International knowledge accumulation
Important synoptic reviews of cumulative evidence on teaching and learning include:
- Bransford, J. (Ed.) (1999) How People Learn. Brain, Mind, Experience and School. Washington DC: National Academy Press. (Reading 4.1)
- Muijs, D. and Reynolds, D. (2011) Effective Teaching: Evidence and Practice. London: SAGE. (Reading 8.6)
- Good, T. and J. Brophy. 2008. Looking in Classrooms. Boston: Pearson.
- Darling Hammond, L. 1996. The Right to Learn: A Blueprint for Creating Schools that Work. San Francisco: Jossey-Bass.
Globally influential work drawing on development in Austalia, Canada, Singapore and Finland is:
- Hayes, D., Mills, M., Christie, P. and Linguard, R. (2006) Teachers and Schooling Making a Difference. Sydney: Allen & Unwin. (Reading 4.2)
- Levin, B. (2008) How to Change 5000 Schools. Cambridge Mass.: Harvard Education Press.
- Hogan, D., Chan, M., Rahim, R., Kwek, D., Aye, K. M., Loo, S. C., Sheng, Y. and Luo, W. (2013) ‘Assessment and the logic of instructional practice in Secondary 3 English and Mathematics classes in Singapore.’ Review of Education, 1 (1), 57–106. (see Reading 4.2)
- Sahlberg, P. (2012) Finnish Lessons: What the World Can Learn from Educational Change in Finland? Boston: Teachers’ College Press. (Reading 4.4)
An attempt to summarise the implications deriving from what is known about learning from across the world is:
- OECD (2011) The Nature of Learning: Using Research to Inspire Practice. Paris: OECD. (Reading 4.5)
- A UK synopsis of key studies on effective teaching since 2007 is:
- Rowe, Wilkin and Wilson, (2012) Mapping of Seminal Reports on Good Teaching. Slough: NFER (Reading 4.6)
Two synopses of quantitative research, encouragingly consonant in general with the results of qualitative research and teacher experience, are:
- Hattie, J. (2009) Visible Learning. A Synthesis of Meta-Analyses Relating to Achievement. London: Routledge. (Reading 4.7)
- Marzano, R. J. (2009) Designing and Teaching Learning Goals and Objectives. Bloomington: Solution Tree.
For more specialist insights, the handbook below indicates the range of scientific disciplines engaging with new contemporary understanding of teaching and learning, and the nature of their contributions.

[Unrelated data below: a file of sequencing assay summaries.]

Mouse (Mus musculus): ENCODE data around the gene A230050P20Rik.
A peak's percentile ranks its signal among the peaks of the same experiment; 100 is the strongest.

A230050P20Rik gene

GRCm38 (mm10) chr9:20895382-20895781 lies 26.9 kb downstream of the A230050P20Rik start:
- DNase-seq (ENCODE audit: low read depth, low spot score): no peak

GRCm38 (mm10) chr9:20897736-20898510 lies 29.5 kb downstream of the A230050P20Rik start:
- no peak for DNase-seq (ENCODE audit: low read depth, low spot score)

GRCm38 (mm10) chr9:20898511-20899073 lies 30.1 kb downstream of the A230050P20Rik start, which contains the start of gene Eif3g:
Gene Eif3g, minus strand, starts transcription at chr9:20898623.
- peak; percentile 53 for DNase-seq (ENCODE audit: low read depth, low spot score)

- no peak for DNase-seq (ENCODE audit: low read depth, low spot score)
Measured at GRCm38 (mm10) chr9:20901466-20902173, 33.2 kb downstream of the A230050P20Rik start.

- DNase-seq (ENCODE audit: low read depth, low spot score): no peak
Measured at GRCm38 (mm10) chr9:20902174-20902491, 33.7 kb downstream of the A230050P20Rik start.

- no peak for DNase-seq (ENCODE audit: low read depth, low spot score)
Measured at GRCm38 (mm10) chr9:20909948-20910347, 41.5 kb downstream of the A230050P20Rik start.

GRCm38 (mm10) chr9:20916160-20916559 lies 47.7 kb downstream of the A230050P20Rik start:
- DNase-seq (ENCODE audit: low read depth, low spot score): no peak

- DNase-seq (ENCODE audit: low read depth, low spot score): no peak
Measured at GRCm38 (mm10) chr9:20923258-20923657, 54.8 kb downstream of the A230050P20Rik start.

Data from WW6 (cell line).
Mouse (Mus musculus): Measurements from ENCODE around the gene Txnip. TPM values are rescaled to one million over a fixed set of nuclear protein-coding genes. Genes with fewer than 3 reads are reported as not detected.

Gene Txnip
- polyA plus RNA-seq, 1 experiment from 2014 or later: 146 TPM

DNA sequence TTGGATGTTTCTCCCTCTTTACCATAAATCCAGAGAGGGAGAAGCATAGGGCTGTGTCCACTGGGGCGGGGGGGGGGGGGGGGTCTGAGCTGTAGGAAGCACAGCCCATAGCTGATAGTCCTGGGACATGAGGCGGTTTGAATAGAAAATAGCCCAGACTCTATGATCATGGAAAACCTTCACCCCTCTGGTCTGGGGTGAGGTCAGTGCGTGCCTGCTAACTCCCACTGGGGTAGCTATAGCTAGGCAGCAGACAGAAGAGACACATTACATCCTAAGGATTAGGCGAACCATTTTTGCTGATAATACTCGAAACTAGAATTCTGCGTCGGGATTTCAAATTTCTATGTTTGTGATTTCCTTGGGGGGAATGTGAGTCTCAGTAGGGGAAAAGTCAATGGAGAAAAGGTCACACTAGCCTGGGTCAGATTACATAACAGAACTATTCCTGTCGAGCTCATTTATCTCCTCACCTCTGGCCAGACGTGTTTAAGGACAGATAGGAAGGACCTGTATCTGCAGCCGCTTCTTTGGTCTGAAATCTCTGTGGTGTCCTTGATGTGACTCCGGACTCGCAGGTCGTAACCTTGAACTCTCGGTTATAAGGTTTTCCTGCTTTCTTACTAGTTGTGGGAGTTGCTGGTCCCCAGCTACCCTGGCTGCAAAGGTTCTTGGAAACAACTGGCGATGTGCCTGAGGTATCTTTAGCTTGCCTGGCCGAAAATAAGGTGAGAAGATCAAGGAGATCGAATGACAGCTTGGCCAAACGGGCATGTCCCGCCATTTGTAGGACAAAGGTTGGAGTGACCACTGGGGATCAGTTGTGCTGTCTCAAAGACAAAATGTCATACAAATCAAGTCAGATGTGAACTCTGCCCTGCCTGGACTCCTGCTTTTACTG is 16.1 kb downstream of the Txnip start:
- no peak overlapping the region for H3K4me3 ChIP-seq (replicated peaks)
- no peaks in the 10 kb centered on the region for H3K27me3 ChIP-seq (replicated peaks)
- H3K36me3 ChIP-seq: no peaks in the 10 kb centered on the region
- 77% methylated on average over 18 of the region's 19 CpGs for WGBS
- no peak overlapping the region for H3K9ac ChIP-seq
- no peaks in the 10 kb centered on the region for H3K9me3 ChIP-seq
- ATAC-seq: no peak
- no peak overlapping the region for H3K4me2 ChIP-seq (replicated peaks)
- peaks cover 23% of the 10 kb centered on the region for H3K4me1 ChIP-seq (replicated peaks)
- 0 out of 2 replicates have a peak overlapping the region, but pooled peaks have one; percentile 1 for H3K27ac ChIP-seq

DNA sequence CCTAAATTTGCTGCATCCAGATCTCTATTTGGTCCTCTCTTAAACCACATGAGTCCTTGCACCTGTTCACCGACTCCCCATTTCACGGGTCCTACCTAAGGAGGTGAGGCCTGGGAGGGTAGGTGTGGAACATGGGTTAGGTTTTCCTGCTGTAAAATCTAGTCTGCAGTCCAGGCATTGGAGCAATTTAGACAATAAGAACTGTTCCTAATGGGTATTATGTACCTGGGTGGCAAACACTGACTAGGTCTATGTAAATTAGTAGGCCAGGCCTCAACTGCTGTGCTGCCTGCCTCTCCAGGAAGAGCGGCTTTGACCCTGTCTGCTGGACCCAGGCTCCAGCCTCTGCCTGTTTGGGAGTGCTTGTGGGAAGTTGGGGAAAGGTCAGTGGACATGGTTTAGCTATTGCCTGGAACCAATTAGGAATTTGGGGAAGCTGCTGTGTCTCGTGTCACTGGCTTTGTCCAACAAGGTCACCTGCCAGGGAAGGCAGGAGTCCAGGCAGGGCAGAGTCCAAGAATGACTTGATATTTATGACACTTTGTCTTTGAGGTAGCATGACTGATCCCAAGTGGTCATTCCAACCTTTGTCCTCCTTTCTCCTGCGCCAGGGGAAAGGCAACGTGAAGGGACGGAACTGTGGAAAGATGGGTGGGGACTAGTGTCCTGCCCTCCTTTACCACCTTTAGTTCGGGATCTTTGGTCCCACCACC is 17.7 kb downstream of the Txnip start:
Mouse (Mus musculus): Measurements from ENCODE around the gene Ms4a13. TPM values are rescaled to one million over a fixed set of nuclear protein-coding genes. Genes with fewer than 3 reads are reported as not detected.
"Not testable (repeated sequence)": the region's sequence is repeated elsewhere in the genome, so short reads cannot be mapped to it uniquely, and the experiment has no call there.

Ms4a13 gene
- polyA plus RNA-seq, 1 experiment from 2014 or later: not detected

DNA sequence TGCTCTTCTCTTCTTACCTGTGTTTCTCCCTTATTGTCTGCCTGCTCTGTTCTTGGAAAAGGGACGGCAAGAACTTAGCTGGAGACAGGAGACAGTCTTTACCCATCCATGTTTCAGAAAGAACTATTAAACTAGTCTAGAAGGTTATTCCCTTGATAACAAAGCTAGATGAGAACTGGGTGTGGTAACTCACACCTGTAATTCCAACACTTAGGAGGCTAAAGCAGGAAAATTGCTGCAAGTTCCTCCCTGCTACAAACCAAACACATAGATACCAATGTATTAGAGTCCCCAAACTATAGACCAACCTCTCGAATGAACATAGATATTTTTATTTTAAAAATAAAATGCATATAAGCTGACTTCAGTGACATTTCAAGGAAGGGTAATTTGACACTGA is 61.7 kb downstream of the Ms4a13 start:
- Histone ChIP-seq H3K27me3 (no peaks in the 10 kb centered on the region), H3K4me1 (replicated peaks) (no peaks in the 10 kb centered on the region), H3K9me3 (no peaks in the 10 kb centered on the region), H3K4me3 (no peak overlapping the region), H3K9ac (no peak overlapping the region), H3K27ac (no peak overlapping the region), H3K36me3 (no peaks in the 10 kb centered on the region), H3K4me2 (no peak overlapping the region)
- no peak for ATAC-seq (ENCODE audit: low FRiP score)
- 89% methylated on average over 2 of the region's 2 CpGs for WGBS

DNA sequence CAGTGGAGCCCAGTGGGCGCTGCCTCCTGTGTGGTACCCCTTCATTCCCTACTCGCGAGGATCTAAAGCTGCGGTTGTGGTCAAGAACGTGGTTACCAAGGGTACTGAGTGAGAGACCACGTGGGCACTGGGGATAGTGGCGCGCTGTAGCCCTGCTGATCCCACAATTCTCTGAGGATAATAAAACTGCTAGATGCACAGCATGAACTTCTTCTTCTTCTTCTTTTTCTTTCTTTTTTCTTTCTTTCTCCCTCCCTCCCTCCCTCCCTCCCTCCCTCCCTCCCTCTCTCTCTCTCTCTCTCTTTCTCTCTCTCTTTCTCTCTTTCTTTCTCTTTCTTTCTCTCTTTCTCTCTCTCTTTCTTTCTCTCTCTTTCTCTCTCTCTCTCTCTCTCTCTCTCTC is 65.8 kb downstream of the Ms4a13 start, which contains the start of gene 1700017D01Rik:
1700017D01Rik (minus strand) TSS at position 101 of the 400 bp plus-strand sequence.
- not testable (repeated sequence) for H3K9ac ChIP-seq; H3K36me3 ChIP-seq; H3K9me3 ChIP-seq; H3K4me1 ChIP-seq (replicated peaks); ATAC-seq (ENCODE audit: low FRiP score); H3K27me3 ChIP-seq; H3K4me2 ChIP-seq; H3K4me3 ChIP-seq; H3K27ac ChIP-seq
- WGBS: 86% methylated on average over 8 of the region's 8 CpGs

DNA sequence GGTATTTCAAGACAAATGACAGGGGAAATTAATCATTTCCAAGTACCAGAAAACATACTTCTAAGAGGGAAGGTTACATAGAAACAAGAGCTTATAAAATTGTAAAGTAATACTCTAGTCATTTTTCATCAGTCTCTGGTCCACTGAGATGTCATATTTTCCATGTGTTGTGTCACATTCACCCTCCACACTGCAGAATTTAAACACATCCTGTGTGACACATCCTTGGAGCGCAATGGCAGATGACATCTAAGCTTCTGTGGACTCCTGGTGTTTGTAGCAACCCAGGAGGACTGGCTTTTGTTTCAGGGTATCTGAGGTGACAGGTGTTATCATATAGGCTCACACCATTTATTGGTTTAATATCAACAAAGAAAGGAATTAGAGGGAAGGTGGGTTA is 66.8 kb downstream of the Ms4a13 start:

- Sawyer, R. K. (2006) The Cambridge Handbook of the Learning Sciences. Cambridge: Cambridge University Press.
The insights from international research are also played out in particular ways in relation to learners of different ages, and thus for each sector of education. Among the most significant recent review studies are:
- Sylva, K., Melhuish, E., Sammons, P., Siraj-Blatchford, I. and Taggart, B. (2010) ‘The Effective Pre-School and Primary Education Project’. Early Childhood Matters. London: Routledge.
This book summarises the first large scale multi-level longitudinal study of young children’s development and underpinned a significant expansion in early years provision in the UK.
- Alexander, R. (Ed.) (2010) Children, their World, their Education: Final Report and Recommendations of the Cambridge Primary Review, London: Routledge.
The CPR was funded in 2006 by Esmee Fairbairn Foundation to evaluate the current state of primary education by combining ‘retrospective evidence with prospective vision’. The final report, based on extensive research, drew together over 30 interim reports. Its website is can be found at: www.primaryreview.org.uk.
- Nuffield Review: Pring, R., Hayward, G., Hodgson, A., Johnson, J., Keep, E., Oancea, A., Rees, G., Spours, K., Wilde, S. (2009) Education for All: The Future of Education and Training for 14-19 Year Olds in England and Wales, London: Routledge.
In 2003, the Nuffield Foundation funded a major Review of every aspect of 14-19 provision to be led by Richard Pring. The final Report was supported by a wide range of research papers, and these remain available on its website (www.nuffieldfoundation.org/nuffield-review-14-19-education-and-training-0)
- Inquiry into the Future of Lifelong Learning: Schuller, T. and Watson, D. (2009) Learning Through Life, London: NIACE.
This Inquiry was set up in 2007 by the National Institute of Adult Continuing Education, and informed by over 250 evidence submissions. The Report is ‘nested’ in 30 supplementary papers published on www.lifelonglearninginquiry.org.uk. The primary focus is on adult learning but the crucial continuity with early childhood and schooling is drawn out.
- Mental Capital and Well Being Report: Feinstein, L., Vorhaus, J., Sabates, R. (2008) Learning through Life: Future Challenges: London: Govt. Office for Science. (Reading 1.7)
The Office for Science’s Foresight Programme advises the Government on how to achieve the best possible mental development for everyone. This Report considered factors which could affect ‘learning through life’ in future decades. The report is on www.foresight.gov.uk.